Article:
That, and we could force auto manufacturers to 1) put secret safety mechanisms in their cars, and 2) to stop advertising how safe they are.

  • Bob

    I think seat belt use represents a general bias that I perceive many people having when faced with a decision that has concentrated up front costs and long-term diffuse benefits. Seat belts are uncomfortable initially and the “cost” on that first trip certainly exceeds the expected benefit on that trip. So a significant fraction of the population never wears belts. Once a driver gets used to wearing belts it seems like the cost would reverse (it would be initially uncomfortable, although less so, to stop wearing) and it would be easy to keep wearing.

    While this seems like this would “justify” paternalistic laws, if you believe in those sorts fo things, I’m not so sure. Is the outcome unambiguously better? I mean, if you get used to a speck being put into your eye daily, you might find it initially odd, or even a bit uncomfortable, for the specks to stop. But once you got used to no specks, wouldn’t you be better off? How can we be confidant that requiring 100m people to wear uncomfortable belts, even if they are used to them and don’t complain, is worth saving X lives? And it’s *much* worse at the margin. Certainly safety does not dominate comfort absolutely – I don’t know *anyone* who actually behaves that way.

    BTW, I wear seat belts.

  • http://profile.typekey.com/sentience/ Eliezer Yudkowsky

    The Wikipedia bias toward skeptical arguments disturbs me.

  • Recovering irrationalist

    For controversial topics, I always check the talk page too. There’s often daft arguments and bias there, but it’s usually two-sided, and worth it for the good arguments for and against.

  • douglas

    When I worked in a hospital emergency room there was no doubt that people who had been wearing seat belts in an accident were much more likely to be repairable than those that hadn’t. (Full recovery vs. ending up hideously disfigured or paralyzed, for example)
    Saving lives is not the only aspect that needs to be considered.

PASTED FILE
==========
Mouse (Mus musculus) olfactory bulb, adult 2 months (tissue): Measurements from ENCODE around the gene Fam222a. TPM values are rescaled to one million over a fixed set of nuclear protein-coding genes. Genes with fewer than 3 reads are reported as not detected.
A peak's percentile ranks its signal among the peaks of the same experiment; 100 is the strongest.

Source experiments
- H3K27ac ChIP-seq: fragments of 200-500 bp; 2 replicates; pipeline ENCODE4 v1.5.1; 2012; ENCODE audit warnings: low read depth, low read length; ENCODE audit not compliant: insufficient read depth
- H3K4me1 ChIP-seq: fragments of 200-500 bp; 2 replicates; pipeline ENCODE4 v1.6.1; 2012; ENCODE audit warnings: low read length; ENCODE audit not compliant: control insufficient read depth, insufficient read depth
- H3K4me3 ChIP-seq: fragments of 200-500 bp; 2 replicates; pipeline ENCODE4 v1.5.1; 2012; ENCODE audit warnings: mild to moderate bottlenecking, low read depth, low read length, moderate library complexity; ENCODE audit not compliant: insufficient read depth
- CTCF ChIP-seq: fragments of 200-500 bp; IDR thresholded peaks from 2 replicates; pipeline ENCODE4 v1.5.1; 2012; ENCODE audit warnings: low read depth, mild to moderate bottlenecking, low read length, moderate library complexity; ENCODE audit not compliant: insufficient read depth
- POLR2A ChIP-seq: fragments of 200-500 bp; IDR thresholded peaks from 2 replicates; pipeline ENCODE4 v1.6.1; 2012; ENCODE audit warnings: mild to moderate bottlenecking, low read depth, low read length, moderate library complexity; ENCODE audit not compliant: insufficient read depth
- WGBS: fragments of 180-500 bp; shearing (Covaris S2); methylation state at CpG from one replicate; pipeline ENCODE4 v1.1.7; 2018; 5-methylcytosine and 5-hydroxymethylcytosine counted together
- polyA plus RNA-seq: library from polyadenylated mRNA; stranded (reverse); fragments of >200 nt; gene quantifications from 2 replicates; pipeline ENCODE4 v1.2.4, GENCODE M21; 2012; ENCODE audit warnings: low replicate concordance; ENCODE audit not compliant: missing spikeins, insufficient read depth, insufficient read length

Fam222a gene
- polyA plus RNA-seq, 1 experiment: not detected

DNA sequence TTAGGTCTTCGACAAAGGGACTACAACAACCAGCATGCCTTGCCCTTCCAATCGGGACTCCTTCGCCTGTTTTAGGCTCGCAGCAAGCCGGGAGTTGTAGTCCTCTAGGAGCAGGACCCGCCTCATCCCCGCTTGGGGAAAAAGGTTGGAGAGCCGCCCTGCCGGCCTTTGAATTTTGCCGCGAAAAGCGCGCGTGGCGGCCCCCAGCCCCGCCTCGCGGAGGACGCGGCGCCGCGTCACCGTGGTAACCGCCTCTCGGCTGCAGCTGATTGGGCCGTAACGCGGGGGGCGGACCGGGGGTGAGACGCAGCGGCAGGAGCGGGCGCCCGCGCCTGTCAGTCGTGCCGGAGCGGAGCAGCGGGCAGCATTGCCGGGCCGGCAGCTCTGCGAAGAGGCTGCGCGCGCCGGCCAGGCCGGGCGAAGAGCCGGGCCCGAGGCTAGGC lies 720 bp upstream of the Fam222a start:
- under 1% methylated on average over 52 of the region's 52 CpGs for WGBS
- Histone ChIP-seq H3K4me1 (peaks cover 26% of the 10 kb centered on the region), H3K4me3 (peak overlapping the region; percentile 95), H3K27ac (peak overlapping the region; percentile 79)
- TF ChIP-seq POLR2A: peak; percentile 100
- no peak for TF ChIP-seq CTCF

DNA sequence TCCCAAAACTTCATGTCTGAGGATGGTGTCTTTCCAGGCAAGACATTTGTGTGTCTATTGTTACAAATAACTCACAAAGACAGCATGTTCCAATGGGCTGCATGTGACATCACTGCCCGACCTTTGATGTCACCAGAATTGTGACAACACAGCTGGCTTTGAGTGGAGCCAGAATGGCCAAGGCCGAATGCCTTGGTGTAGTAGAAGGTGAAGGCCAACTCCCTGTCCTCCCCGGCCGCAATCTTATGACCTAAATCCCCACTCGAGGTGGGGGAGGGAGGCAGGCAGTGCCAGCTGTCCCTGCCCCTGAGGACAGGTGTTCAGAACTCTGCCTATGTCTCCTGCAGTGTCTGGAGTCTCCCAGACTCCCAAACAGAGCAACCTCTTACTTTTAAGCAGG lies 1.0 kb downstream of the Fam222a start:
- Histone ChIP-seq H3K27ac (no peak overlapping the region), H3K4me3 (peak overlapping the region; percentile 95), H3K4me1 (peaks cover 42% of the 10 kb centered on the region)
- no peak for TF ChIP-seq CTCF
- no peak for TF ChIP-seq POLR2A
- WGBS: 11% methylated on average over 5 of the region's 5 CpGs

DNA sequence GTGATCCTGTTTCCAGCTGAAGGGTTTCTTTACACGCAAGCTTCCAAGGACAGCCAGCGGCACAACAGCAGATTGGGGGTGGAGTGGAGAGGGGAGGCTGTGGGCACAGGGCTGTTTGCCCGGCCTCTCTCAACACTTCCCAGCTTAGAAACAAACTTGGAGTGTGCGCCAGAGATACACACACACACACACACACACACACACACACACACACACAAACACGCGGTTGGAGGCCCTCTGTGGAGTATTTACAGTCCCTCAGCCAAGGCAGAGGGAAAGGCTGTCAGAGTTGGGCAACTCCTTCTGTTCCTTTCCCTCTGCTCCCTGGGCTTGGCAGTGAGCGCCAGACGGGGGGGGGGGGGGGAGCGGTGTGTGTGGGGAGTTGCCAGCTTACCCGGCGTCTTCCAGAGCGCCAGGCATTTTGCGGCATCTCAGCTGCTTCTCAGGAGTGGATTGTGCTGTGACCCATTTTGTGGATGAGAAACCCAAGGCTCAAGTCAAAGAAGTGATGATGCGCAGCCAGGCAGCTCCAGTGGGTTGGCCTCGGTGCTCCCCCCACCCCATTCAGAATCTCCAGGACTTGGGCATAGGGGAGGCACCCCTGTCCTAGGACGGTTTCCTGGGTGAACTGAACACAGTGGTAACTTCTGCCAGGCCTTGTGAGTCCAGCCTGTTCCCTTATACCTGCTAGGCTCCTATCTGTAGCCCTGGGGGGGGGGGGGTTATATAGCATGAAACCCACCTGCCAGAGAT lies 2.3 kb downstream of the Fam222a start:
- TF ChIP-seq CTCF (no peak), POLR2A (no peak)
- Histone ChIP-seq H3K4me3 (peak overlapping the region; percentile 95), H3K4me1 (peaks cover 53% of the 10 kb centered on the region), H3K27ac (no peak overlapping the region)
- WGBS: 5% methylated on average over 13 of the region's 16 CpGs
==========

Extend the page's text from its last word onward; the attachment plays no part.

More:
I don’t like seat belt laws, too paternalistic, but I wear one always, and would recommend you do the same.

  • http://profile.typekey.com/robinhanson/ Robin Hanson

    Silas, most people wear seat belts, so most people think they protect.

    J, the claim is about how individuals vary their behavior with protection, not about the correlation across different personality types.

    Mike, look to most recent publications in top journals.

    Eliezer, me too.

  • Silas

    Silas, most people wear seat belts, so most people think they protect.

    Or do it out of force of habit, or want to signal that they care, or want to placate passengers, or want to avoid attention from law enforcement.

    For the compensating-behavior theory to hold, you would have to believe that the people *who only wear seat belts because it’s the law* also believe that the seatbelts make them so safe as to justify reckless driving, and yet still don’t wear them. Like JWR, I’m open to being convinced by the appropriate data, but that’s an implausible believe set for an individual to hold.

    Imagine if I told you that a group of people, Locketeers, believe that if you wear a special locket, you can’t die, and that they act without concern for personal safety while wearing them, but never actually wear them unless the law requires it.

  • Brandon Reinhart

    Silas, your post immediately made me think of my Alcor necklace. I am an Alcor member. I wear my necklace all the time, which contains the following inscription:

    front: Med. Hx. call 24 hrs (number) or collect (number) in case/death see reverse for biostasis protocol. reward. (my id)

    back: call now for instructions / push 50,000 U heparin by IV / and do cpr while cooling with ice to 10c-keep ph 7.5 / no embalming / no autopsy

    Given the current state of cryonics, it’s unlikely that this protocol will result in a viable brain, but it can’t hurt. I believe that wearing the necklace slightly increases my chances of being viable for resuscitation. However, although I wear the necklace I don’t act in a way to necessarily prolong my life significantly like some extensionists. I’m not into supplements. I work out, but I don’t do regular blood evaluations. I stay healthy, but not I’m not adverse to rollercoaster rides or boating or air travel. I like beer and the occasional cigar. It might be that avoiding air travel and very carefully regulating my blood’s contents and never touching another cigar would increase my chances of a clean death and a viable resuscitation more than wearing the necklace. Am I being irrational?

    How am I any different from a locketeer?

  • http://ashish.typepad.com/ Ashsh

    Shouldn’t cops be preventing real crimes instead of forcing people to wear seat belts? What about the opportunity cost of cops (judges, and related personnels) getting distracted from their real job?

  • Silas

    Brandon_Reinhart:

    Am I being irrational?

    No.

    How am I any different from a locketeer?

    You wear your immortality device despite no legal requirement to do so. Also, you do not act abnormally recklessly when wearing it.

  • Jor

    I’ll just second what douglas said.